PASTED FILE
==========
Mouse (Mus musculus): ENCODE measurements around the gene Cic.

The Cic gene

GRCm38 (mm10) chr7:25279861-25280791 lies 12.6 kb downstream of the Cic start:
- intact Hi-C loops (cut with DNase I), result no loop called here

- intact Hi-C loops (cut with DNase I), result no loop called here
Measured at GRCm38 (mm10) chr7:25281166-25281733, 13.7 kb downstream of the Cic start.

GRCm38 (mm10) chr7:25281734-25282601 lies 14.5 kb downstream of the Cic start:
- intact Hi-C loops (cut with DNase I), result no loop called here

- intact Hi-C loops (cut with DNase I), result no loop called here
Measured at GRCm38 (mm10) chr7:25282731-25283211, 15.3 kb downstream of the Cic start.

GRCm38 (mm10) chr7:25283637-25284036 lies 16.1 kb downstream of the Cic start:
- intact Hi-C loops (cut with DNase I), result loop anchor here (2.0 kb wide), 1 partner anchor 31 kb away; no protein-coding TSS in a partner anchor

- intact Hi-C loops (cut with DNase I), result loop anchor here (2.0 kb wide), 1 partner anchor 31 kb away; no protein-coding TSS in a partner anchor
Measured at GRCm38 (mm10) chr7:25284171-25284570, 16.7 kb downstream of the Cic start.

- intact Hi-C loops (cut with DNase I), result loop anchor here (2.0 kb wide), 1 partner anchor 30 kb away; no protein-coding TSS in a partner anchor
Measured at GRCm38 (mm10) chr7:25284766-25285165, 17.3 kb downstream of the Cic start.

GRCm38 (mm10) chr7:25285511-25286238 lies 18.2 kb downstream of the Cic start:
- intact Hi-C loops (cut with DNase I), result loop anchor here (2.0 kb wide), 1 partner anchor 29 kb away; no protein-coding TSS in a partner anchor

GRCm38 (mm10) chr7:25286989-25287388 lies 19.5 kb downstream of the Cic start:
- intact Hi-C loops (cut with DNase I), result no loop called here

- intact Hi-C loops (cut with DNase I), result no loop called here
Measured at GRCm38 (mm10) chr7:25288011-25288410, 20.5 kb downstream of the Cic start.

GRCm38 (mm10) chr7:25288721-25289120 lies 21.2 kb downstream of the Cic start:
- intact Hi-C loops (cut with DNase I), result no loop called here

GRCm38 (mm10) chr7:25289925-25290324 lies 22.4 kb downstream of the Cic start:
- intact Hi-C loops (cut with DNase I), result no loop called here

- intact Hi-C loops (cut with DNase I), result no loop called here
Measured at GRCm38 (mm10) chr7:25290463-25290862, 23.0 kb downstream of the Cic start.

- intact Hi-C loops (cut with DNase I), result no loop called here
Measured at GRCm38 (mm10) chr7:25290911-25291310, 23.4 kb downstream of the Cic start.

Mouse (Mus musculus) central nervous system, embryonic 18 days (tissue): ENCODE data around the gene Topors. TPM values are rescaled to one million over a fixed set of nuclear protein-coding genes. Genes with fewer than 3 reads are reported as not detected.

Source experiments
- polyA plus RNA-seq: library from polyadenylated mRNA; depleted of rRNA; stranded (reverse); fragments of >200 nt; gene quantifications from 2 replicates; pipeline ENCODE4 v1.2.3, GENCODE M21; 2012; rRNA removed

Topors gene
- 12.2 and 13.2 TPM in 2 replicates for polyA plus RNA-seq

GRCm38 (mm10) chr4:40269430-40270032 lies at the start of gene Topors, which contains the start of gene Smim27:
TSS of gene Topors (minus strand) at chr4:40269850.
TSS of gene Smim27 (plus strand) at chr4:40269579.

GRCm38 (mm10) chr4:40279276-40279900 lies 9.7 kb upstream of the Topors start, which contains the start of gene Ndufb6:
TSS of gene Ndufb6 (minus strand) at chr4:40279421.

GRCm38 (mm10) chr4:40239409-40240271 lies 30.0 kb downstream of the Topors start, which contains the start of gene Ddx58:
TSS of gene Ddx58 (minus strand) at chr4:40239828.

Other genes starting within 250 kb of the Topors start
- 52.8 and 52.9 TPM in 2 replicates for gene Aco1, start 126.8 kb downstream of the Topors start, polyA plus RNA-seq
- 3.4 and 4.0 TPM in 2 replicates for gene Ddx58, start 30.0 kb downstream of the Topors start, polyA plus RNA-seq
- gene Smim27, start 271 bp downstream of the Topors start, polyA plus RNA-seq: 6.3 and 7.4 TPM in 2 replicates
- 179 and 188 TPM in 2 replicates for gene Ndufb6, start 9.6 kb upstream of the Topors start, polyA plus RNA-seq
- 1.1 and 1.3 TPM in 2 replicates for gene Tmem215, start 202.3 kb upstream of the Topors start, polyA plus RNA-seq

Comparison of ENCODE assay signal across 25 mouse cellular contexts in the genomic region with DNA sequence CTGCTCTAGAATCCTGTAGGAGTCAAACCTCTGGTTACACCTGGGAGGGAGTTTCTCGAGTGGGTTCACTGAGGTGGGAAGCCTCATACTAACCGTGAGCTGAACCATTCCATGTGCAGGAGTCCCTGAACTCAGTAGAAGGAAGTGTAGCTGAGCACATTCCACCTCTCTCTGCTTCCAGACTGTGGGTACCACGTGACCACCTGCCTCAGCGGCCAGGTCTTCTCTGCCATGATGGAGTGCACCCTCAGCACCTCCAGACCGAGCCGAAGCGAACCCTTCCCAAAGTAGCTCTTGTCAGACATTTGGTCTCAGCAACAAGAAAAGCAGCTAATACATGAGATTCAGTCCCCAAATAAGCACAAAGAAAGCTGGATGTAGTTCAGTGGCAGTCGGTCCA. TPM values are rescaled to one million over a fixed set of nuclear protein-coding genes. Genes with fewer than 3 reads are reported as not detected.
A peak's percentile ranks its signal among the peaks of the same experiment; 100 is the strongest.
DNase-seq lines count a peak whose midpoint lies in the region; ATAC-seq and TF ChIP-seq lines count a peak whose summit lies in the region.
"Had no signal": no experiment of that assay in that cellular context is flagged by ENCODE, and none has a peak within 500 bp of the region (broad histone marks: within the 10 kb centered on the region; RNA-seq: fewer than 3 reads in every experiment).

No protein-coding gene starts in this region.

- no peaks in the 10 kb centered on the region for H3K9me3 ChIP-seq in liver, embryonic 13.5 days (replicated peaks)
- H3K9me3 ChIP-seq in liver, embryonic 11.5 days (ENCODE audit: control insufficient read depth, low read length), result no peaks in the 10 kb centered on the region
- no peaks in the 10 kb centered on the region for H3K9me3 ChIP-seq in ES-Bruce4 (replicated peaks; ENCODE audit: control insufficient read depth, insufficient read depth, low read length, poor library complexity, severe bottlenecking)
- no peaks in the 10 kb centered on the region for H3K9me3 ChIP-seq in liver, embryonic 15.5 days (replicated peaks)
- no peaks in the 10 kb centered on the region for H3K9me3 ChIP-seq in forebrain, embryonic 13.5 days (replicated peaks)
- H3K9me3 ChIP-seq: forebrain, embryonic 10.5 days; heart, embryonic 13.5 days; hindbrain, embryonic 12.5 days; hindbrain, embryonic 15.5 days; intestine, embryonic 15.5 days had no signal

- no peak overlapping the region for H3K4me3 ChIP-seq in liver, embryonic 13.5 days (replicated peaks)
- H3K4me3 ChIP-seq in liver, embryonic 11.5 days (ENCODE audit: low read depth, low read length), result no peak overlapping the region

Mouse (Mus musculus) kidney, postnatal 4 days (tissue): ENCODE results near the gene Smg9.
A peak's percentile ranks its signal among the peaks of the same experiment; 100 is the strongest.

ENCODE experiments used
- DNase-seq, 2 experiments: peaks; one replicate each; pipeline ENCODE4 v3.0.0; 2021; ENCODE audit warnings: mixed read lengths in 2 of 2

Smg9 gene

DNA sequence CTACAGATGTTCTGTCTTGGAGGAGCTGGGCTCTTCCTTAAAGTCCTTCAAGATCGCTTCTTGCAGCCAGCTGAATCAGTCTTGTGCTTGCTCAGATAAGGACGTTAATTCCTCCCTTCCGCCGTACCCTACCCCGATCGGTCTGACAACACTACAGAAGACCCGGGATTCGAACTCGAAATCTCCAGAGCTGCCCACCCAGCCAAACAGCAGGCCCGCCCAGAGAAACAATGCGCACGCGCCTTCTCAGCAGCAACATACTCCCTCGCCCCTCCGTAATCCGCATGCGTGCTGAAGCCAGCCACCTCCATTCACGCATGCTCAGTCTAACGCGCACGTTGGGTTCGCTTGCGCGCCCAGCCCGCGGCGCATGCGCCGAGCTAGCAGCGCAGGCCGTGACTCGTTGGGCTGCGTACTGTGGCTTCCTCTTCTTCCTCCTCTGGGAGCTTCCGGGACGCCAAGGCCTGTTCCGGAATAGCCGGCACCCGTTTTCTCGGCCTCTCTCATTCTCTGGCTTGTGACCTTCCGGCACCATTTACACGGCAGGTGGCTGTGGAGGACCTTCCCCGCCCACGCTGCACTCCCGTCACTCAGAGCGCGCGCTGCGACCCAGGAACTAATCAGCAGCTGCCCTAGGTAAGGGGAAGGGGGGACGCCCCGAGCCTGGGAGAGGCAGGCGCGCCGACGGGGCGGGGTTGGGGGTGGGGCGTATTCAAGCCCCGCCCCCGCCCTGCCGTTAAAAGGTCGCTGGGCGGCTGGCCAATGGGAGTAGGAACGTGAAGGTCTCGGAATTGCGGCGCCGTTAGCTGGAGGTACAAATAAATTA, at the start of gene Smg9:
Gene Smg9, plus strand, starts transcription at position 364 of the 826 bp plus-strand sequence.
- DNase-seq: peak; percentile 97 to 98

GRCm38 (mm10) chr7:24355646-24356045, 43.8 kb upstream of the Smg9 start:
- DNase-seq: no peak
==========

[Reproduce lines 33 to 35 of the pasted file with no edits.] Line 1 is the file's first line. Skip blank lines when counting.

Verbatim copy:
- polyA plus RNA-seq: library from polyadenylated mRNA; depleted of rRNA; stranded (reverse); fragments of >200 nt; gene quantifications from 2 replicates; pipeline ENCODE4 v1.2.3, GENCODE M21; 2012; rRNA removed

Topors gene
- 12.2 and 13.2 TPM in 2 replicates for polyA plus RNA-seq